Central Watershed Outings: Hidden Gems of the Wild and Scenic Westfield River

Hidden Gems of the
Wild and Scenic Westfield River

Story and photos by John Burk

Set on a historic railroad line in the scenic Berkshire foothill towns of Middlefield and Chester, Massachusetts, the Keystone Arches Trail offers a fine sampling of the Westfield River watershed’s rich natural resources and history. As I walk along an abandoned railroad bed and old turnpike on the banks of the river’s West Branch, views unfold of cascading streams, rolling valley hills, unbroken forests, and the trail’s namesake, a series of striking nineteenth-century stone arch bridges built as part of the Western Railroad, America’s first mountain railway.

The Westfield River, the Connecticut River watershed’s first National and Scenic River and longest tributary in Massachusetts, drains a largely undeveloped, densely wooded 520-square-mile basin that stretches from the eastern Berkshire Hills to the lower Pioneer Valley. Three major tributaries, the East, Middle, and West Branches, converge in the town of Huntington to form the main stem, which joins the Connecticut River near Springfield. Designated Wild and Scenic segments, established in 1993 and 2004, include 28 miles of the East Branch, 16 miles of the West Branch, 13 miles of the Middle Branch, and 20 miles of headwater tributary streams and brooks. These waterways support diverse fish communities, including trout and other cold-water species, one of the Connecticut River watershed’s largest shad runs, and Massachusetts’s only lake chub population.

Westfield River with autumn fog rays.

In the words of ecologist Glenn Motzkin, whose work includes surveys of rare plants and invasive species in the watershed, “The Westfield River is widely recognized as one of the highest priorities for biodiversity conservation in southern New England and represents one of the region’s few river basins with relatively intact hydrological and ecologic processes. High concentrations of rare species, exemplary natural communities such as riverside meadows and floodplain forests, and extensive areas of high-quality wildlife habitat and cold-water fisheries highlight its significance.”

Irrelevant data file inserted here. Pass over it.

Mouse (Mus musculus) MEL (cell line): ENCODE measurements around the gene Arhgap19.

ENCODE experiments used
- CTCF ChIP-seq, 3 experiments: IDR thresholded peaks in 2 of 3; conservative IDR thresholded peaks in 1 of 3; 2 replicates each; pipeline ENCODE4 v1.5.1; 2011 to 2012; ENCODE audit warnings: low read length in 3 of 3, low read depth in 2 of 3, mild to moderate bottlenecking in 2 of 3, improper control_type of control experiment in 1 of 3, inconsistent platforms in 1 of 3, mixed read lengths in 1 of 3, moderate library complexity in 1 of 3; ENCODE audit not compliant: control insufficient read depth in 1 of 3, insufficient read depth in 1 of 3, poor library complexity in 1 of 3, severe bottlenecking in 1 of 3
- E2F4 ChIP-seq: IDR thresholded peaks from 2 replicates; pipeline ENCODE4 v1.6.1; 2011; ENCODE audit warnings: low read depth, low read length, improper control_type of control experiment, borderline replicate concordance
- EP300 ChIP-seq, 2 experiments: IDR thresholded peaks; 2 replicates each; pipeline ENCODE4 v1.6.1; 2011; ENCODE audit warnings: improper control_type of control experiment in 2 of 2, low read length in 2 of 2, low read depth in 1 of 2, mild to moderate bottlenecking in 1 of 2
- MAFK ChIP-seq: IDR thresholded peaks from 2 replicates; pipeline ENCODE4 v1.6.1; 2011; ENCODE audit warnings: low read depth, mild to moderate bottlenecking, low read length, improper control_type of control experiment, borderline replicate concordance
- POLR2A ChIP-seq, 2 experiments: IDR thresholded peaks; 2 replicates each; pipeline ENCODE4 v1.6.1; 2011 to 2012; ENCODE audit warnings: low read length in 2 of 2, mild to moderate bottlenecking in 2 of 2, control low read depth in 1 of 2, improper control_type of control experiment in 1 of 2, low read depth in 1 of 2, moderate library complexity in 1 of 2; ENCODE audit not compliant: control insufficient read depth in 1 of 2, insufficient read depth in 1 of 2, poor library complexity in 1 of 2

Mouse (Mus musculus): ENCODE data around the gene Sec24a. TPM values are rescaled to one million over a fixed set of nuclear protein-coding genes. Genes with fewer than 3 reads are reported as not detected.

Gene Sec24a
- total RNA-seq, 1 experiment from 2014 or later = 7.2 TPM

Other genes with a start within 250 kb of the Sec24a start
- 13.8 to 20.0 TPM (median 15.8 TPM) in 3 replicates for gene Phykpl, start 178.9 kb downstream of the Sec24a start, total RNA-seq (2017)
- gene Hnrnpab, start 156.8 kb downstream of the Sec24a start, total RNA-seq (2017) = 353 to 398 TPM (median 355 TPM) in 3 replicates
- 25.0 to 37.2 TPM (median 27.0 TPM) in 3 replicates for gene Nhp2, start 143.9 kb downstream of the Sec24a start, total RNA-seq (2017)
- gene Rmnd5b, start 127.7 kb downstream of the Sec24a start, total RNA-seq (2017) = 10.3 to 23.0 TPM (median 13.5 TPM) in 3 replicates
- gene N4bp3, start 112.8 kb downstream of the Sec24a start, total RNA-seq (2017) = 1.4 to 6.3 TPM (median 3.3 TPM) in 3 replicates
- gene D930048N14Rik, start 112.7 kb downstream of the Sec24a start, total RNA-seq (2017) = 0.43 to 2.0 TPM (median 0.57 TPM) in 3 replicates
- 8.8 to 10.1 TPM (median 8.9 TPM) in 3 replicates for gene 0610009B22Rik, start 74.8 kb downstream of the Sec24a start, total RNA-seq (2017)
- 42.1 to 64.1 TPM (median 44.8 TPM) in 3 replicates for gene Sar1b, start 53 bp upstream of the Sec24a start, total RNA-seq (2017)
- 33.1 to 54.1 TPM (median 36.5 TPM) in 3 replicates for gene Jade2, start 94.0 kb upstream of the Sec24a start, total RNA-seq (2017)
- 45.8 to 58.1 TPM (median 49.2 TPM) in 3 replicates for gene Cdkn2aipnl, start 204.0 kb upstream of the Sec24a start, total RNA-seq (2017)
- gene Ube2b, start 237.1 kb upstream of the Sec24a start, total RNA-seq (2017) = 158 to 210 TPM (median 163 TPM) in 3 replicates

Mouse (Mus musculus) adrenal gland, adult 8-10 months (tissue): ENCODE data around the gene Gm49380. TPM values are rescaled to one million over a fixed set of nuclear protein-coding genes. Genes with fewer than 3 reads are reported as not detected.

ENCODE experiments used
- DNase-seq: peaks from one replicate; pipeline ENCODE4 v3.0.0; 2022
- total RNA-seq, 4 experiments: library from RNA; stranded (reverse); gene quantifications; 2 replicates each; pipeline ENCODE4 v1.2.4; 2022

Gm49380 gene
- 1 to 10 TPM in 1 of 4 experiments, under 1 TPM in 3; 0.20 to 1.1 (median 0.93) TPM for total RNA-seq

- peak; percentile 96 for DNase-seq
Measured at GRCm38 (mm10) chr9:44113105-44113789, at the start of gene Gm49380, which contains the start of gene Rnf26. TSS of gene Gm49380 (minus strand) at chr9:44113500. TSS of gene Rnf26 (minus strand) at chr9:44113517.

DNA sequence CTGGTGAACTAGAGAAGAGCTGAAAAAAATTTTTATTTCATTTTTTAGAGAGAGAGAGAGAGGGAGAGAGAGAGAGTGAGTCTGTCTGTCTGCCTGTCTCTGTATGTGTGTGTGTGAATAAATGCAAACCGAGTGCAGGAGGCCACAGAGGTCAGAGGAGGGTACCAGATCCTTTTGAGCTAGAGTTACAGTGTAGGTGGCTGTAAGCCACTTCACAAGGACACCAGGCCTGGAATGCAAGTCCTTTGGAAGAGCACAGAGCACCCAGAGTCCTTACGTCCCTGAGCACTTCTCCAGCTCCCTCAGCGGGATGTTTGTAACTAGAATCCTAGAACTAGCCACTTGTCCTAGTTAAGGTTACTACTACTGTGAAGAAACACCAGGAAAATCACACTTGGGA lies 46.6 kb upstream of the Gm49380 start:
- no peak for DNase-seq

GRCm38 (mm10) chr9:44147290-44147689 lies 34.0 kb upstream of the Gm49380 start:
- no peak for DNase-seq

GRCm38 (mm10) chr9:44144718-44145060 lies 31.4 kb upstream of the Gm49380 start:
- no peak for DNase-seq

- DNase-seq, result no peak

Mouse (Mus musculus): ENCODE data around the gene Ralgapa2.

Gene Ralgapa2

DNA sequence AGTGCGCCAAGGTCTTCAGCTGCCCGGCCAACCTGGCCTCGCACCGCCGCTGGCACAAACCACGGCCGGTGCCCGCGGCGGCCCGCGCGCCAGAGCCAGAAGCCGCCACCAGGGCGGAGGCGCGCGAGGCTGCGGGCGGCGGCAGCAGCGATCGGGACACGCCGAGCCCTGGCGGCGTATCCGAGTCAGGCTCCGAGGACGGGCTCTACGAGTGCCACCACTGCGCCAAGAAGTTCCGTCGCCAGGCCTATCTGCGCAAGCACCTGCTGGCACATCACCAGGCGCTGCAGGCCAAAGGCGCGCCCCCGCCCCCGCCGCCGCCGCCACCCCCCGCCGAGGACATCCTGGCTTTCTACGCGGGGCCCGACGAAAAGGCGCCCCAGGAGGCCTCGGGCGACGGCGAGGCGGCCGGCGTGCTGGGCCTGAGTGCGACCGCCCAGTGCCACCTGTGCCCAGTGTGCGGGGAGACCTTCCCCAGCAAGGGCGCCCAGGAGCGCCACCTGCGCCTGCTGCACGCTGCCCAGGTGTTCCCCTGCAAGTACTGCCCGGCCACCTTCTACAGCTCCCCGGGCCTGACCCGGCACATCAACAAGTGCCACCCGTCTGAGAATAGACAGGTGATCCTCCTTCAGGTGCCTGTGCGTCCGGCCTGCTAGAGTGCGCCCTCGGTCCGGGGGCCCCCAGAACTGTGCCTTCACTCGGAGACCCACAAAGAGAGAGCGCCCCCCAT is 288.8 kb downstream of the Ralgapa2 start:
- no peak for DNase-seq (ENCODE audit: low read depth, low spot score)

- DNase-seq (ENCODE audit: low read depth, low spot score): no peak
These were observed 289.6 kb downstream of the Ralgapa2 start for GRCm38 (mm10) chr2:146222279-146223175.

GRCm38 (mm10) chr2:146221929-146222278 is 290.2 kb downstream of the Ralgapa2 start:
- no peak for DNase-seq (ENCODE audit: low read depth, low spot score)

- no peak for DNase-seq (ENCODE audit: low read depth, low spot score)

From a viewpoint atop an abandoned bridge on Keystone Arches Trail, I pause to take in views of the West Branch, Massachusetts’s longest free-flowing river reach, as it winds past steep hills downstream from headwaters in October Mountain State Forest. Despite rugged terrain, the valley provided the most feasible route across the eastern Berkshire Hills for Western Railroad designer George Washington Whistler. Completed in 1841, the railway, which established a crucial link between Boston and Albany, included ten river crossings on intricately crafted stone arch bridges. Two arch bridges remain in service on an active line, and two abandoned structures were designated as National Historic Landmarks in 2021. A former depot in the nearby center of Chester now houses Chester Railway Station Museum, open seasonally on weekends.

Downstream from the Keystone Arches, Chester-Blandford State Forest encompasses 2,300 acres of wooded hills, cascading brooks, and old mine and quarry sites on the south side of the valley. A mile upstream from its confluence with the West Branch, Sanderson Brook drops 60 feet over steep ledges at popular Sanderson Brook Falls. Less-traveled Goldmine Brook Falls lies within a hidden ravine off Route 20 near the Boulder Park entrance. A lookout atop aptly named Observation Hill, reached via a rugged half-mile ascent from Sanderson Brook Road, offers a fine perspective of the West Branch corridor. Nutrient-rich soils sustain abundant spring wildflowers such as red trilliums, Dutchman’s breeches, and trout lilies...

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